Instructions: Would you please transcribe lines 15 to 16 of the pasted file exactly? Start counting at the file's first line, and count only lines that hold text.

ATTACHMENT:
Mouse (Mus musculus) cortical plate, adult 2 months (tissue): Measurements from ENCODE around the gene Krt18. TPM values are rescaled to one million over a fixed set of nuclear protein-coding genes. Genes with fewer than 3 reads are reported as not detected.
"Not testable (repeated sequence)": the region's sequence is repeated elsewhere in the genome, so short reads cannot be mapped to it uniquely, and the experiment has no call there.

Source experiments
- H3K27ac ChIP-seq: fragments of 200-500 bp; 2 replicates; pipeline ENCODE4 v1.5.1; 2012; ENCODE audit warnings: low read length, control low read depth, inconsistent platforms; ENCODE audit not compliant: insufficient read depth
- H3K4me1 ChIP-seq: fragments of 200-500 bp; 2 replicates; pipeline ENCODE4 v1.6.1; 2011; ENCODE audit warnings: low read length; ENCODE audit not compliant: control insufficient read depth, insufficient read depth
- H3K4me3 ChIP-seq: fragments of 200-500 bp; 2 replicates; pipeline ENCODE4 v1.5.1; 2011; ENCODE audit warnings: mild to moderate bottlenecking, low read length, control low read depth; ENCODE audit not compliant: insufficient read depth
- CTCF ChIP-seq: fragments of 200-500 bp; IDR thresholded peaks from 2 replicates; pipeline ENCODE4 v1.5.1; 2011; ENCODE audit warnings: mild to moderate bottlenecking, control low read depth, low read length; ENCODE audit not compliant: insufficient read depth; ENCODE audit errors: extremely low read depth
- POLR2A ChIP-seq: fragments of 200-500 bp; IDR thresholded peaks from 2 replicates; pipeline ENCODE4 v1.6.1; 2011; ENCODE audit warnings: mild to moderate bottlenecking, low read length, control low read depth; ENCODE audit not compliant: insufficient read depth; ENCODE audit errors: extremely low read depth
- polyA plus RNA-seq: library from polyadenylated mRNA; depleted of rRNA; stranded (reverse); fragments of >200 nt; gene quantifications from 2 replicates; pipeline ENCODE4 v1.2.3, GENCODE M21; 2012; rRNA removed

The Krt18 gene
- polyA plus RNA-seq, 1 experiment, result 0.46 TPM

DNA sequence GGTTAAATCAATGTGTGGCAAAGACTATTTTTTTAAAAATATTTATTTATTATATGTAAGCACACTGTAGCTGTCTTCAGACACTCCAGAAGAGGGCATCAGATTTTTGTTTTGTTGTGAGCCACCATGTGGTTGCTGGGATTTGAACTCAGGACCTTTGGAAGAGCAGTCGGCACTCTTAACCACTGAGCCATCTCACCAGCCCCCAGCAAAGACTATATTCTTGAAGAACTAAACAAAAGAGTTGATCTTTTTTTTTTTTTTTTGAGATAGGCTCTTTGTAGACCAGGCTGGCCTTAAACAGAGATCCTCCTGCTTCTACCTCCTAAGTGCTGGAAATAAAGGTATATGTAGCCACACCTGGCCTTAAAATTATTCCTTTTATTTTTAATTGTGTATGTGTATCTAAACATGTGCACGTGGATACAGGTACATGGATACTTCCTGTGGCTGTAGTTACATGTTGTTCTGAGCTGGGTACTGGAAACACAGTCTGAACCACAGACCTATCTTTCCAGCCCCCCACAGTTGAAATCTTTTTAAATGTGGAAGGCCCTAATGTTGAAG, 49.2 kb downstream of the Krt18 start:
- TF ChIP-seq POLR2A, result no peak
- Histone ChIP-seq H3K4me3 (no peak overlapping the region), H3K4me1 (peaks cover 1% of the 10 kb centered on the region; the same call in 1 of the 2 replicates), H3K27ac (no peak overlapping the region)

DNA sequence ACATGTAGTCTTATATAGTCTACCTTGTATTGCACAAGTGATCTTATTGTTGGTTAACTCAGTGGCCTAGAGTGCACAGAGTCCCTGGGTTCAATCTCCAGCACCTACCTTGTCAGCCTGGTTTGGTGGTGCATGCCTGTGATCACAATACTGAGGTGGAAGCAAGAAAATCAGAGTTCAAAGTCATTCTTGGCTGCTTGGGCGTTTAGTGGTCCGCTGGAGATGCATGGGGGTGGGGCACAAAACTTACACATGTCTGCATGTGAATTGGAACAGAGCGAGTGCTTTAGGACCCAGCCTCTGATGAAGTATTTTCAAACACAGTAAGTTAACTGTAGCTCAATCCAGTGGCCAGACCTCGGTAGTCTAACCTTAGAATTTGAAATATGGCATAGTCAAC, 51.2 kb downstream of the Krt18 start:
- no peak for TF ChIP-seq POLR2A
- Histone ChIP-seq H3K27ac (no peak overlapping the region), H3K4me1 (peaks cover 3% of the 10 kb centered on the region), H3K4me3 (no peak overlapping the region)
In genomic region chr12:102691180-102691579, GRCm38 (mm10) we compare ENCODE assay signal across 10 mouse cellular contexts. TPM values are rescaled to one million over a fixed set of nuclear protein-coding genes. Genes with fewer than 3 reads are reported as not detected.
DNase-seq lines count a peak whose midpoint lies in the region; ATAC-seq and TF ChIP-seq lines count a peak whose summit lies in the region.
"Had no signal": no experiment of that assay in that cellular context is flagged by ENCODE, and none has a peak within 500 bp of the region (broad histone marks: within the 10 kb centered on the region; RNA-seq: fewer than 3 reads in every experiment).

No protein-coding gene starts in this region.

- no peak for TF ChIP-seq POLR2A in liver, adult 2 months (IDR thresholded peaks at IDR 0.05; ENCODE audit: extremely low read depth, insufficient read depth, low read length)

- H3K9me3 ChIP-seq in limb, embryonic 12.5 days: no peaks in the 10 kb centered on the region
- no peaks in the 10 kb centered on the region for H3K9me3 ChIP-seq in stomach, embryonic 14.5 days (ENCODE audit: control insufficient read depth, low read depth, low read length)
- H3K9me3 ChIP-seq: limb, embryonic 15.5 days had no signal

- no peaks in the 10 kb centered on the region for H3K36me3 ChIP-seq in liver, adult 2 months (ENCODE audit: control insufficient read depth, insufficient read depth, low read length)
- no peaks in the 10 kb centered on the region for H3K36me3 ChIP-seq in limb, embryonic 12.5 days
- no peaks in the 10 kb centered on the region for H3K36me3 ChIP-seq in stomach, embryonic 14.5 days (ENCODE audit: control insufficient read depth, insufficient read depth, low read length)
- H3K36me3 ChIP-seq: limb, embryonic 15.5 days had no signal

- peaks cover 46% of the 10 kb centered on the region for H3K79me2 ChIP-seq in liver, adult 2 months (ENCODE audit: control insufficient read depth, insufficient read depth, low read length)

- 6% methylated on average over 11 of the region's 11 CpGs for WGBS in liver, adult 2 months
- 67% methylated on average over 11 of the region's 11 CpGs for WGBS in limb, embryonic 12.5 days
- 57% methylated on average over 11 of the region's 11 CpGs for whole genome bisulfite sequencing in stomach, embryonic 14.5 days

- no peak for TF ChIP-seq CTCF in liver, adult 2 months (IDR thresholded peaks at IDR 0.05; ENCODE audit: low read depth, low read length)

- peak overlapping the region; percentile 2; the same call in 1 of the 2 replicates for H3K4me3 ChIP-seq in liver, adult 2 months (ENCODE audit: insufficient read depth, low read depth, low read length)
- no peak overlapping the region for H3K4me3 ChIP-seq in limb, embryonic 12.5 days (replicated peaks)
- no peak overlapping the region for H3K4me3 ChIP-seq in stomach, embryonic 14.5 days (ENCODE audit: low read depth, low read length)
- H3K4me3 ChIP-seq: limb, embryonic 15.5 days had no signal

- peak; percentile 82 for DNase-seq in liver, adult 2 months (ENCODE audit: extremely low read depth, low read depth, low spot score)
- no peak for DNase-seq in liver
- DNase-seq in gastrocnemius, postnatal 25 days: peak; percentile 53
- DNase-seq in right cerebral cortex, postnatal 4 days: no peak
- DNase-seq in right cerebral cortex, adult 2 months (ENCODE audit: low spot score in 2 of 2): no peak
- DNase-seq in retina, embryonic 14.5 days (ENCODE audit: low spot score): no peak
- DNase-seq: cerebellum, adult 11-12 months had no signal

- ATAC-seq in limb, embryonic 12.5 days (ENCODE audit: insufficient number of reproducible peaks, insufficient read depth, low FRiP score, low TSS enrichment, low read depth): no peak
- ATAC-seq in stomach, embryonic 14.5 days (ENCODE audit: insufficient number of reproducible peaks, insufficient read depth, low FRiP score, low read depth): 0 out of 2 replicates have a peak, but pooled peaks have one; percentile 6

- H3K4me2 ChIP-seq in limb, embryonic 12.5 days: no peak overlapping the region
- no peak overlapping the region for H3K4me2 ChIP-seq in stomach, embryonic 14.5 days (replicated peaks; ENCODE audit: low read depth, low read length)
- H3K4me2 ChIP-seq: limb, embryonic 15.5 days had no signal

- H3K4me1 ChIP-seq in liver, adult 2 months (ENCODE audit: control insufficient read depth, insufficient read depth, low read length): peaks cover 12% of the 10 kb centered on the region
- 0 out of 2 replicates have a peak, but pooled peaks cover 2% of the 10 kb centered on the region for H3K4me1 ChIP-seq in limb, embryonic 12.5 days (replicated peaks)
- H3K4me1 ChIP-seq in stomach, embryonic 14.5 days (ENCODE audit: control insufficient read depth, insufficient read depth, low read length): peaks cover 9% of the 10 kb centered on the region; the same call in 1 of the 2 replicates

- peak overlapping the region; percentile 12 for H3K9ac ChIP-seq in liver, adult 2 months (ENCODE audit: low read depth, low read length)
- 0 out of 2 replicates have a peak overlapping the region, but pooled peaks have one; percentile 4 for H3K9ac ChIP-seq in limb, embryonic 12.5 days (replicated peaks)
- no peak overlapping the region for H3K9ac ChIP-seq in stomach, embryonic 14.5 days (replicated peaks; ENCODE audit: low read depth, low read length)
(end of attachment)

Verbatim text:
DNA sequence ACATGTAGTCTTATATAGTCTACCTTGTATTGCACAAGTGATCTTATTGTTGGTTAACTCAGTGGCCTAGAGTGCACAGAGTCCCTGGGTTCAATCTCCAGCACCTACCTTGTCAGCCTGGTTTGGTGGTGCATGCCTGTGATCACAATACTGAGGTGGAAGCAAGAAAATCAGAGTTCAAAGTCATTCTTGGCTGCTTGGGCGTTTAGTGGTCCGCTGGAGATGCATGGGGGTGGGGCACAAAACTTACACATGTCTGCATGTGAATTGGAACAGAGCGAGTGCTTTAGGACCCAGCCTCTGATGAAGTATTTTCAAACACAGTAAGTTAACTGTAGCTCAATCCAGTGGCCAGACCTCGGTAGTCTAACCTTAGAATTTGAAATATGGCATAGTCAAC, 51.2 kb downstream of the Krt18 start:
- no peak for TF ChIP-seq POLR2A